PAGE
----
This is the story of what happens to cowboys stuck in a little ghost town with no available women around to alleviate their testosterone levels.
The setting is Nevada, 1885. Two men drift into a little western town, where lately cattle thieves have been a problem. One of the men, Carter (Henry Fonda), gets word that his girlfriend has just married a man from San Francisco. After a few drinks, they learn that someone shot a local cattle rancher, Larry Kinkaid. A lynch mob forms, wanting to take matters into their own hands and avoid the lengthy judicial system. Of course, a few oppose the idea, but the mob rules. These few who oppose, the two drifters, the general store owner, the colonel’s less than cowboy son and the Black reverend, go along hoping to keep peace. In the night, the mob stumbles upon three men and accuse them of killing Larry. The men say they’re innocent, but how can you reason with a mob of drunken pent up cowboys?
At the start, The Ox-Bow Incident seems like your typical western: drifters in a saloon shooting whiskey, a fist fight and everyone real excited to go ride out and string up a murderer. By the end it’s much more. There’s drama and morals and, well you don’t want to miss the ending.
The most fascinating theme in this film, without preaching into the morals or giving away the ending, is the role of women. When we first enter the saloon, there’s a painting hanging over the bar of a desirable woman laying across a bed, and behind her a man is creeping towards her, looking very hungry. More than once, the men look up at the painting and ask, “Has he got her yet?”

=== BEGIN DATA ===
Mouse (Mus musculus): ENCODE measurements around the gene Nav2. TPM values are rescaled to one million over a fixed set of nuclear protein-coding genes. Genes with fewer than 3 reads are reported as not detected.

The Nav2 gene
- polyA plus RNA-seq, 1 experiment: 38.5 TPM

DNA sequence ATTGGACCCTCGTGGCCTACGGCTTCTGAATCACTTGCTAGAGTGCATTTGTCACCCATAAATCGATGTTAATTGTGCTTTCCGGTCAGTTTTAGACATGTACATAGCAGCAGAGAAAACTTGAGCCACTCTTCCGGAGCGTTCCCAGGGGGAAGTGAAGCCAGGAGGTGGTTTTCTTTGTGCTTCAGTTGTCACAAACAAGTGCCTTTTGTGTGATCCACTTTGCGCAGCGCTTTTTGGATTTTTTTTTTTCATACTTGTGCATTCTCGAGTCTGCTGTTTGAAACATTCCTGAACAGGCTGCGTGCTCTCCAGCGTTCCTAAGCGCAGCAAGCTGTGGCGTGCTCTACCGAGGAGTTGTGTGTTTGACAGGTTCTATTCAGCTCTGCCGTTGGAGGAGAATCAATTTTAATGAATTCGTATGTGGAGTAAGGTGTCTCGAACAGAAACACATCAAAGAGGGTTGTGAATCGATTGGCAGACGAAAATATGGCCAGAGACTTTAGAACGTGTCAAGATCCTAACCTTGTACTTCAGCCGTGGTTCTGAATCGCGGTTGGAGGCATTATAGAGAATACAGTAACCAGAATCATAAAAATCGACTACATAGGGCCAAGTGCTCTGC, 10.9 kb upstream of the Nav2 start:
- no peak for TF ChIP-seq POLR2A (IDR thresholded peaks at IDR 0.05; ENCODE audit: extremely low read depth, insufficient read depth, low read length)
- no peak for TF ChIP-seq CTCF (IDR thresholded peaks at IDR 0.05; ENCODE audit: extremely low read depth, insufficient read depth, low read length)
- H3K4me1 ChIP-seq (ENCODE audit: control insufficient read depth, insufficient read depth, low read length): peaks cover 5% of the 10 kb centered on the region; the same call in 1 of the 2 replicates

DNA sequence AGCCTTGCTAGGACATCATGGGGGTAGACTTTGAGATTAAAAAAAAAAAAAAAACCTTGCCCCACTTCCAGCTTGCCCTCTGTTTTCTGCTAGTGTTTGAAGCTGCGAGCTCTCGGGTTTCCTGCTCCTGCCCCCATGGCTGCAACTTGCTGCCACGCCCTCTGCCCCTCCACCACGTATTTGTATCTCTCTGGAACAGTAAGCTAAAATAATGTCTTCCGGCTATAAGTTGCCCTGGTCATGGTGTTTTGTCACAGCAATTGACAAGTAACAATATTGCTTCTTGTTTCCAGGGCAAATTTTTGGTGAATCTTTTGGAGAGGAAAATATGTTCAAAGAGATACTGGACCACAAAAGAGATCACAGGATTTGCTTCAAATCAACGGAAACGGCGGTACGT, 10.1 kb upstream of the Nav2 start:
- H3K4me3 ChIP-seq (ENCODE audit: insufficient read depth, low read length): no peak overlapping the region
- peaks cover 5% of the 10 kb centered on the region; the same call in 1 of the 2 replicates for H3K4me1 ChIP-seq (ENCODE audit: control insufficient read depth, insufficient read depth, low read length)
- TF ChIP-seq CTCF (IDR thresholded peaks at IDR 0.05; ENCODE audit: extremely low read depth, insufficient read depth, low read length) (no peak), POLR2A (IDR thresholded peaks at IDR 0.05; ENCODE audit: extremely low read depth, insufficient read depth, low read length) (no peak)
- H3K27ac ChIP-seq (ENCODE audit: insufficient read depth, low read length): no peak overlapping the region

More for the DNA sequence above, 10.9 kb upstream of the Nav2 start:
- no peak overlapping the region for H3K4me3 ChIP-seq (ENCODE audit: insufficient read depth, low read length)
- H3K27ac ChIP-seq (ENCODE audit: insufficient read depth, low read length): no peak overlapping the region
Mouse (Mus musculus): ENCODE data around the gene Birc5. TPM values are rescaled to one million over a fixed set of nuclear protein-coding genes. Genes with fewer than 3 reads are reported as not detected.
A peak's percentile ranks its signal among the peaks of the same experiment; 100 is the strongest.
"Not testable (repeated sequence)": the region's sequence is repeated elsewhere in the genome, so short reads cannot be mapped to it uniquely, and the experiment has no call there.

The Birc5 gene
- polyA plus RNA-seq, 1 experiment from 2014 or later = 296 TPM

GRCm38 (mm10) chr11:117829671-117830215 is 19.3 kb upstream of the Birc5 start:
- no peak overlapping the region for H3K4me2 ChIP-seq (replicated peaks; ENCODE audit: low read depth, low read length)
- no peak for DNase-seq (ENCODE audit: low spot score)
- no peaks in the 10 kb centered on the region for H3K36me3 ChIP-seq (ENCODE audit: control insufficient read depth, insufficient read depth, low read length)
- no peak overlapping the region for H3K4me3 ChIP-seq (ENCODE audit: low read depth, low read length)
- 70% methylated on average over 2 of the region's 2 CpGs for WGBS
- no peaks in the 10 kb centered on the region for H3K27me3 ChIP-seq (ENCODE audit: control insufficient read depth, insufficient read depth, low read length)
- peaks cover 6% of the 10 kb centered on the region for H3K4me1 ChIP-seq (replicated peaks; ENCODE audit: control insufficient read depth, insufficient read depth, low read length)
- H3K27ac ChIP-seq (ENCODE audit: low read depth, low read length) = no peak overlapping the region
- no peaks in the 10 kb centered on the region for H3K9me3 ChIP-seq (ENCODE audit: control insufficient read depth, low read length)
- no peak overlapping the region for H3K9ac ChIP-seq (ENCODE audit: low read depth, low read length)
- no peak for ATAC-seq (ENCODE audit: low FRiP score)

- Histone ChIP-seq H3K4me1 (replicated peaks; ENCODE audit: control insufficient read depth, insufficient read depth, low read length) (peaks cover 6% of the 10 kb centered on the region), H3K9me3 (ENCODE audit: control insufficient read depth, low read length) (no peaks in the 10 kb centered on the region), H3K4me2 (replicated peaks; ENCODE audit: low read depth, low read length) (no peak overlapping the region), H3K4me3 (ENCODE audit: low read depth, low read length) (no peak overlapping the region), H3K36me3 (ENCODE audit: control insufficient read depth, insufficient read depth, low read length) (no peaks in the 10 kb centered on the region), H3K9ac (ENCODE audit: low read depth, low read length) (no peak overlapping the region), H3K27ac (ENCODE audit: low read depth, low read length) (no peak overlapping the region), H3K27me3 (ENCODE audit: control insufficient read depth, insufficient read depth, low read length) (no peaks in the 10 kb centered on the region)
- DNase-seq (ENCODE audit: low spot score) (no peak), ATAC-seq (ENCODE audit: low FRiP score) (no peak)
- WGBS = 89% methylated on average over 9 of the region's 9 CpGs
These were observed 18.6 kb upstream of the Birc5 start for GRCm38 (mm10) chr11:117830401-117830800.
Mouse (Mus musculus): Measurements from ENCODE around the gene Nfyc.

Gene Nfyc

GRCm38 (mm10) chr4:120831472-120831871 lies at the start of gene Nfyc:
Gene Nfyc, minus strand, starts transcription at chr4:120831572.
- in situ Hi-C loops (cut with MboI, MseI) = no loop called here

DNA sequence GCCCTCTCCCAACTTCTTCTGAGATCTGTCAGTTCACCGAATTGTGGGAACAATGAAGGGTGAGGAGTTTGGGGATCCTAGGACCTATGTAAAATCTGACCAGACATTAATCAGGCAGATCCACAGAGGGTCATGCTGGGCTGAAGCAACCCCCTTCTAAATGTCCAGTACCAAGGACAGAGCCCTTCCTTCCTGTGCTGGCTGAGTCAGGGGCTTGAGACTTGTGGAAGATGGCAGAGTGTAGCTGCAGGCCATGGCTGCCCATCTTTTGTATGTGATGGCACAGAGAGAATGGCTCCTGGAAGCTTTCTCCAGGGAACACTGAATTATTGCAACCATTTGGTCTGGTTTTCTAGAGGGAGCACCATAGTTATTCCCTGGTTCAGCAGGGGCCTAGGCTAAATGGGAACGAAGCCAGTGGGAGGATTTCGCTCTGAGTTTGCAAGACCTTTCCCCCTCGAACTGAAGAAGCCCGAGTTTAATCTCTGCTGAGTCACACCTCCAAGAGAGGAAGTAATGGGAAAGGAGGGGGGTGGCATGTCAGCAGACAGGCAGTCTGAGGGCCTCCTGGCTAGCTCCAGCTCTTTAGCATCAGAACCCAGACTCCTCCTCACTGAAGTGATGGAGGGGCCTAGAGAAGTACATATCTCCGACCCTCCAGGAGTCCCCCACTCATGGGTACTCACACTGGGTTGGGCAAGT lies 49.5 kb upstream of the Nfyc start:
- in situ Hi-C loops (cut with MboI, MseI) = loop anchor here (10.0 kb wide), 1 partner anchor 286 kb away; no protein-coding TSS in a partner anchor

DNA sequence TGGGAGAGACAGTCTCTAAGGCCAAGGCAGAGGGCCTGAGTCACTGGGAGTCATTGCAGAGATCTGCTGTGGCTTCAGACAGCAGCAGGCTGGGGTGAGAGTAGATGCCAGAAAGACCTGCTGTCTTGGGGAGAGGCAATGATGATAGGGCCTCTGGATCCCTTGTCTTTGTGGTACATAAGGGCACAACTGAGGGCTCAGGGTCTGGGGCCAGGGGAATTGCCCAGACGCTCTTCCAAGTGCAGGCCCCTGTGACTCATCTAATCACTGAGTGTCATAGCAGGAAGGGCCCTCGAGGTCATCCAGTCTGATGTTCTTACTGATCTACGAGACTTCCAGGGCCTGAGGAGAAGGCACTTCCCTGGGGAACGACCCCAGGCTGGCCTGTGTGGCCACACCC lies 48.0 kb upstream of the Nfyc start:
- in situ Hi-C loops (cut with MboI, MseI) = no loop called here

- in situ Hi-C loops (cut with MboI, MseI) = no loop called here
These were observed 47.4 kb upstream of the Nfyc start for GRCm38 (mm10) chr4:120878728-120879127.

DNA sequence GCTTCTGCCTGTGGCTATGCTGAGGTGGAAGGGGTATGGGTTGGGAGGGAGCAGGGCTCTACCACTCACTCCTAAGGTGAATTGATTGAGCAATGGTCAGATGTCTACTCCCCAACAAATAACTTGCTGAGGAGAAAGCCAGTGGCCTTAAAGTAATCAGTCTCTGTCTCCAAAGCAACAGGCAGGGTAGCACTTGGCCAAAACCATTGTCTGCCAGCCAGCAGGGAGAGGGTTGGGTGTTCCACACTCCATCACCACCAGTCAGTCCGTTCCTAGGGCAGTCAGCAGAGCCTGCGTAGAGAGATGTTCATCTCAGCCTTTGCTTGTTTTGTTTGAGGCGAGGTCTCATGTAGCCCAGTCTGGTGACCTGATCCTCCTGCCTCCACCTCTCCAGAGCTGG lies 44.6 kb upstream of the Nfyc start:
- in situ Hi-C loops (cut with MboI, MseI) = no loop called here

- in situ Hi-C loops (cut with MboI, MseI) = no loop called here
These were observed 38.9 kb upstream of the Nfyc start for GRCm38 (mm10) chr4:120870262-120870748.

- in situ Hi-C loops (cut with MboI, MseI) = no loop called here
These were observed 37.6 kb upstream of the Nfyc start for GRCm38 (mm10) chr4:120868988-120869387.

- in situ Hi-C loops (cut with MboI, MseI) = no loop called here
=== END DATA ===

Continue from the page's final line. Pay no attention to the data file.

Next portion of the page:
There’s also Rose, Carter’s old flame, who just got married. She was the only single woman in town, except for a blind old woman, but no one will touch that. Besides Rose, the only other female character is Jenny, a middle aged woman who joins the lynch mob and is basically one of the boys. With so few women, this bit of the old west seems like cowboy camp. So, when things get stale, they jump at the chance to run out in the middle of the night and hang a few men. Yeeha!
I’ve never been a fan of westerns, too bright and I was never impressed by gun slinging. But The Ox-Bow Incident is different. It’s a great story, with just the right amount of drama and heart that doesn’t take away the toughness of cowboys. Watch it anytime, and it’s easy to fit in too (only an hour fifteen minutes). If you’ve got a kid going through a cowboy phase, I recommend using some discretion, but it could be a good movie for those old enough.
“Justice? What do you care about justice? You don’t even care whether you’ve got the right men or not.”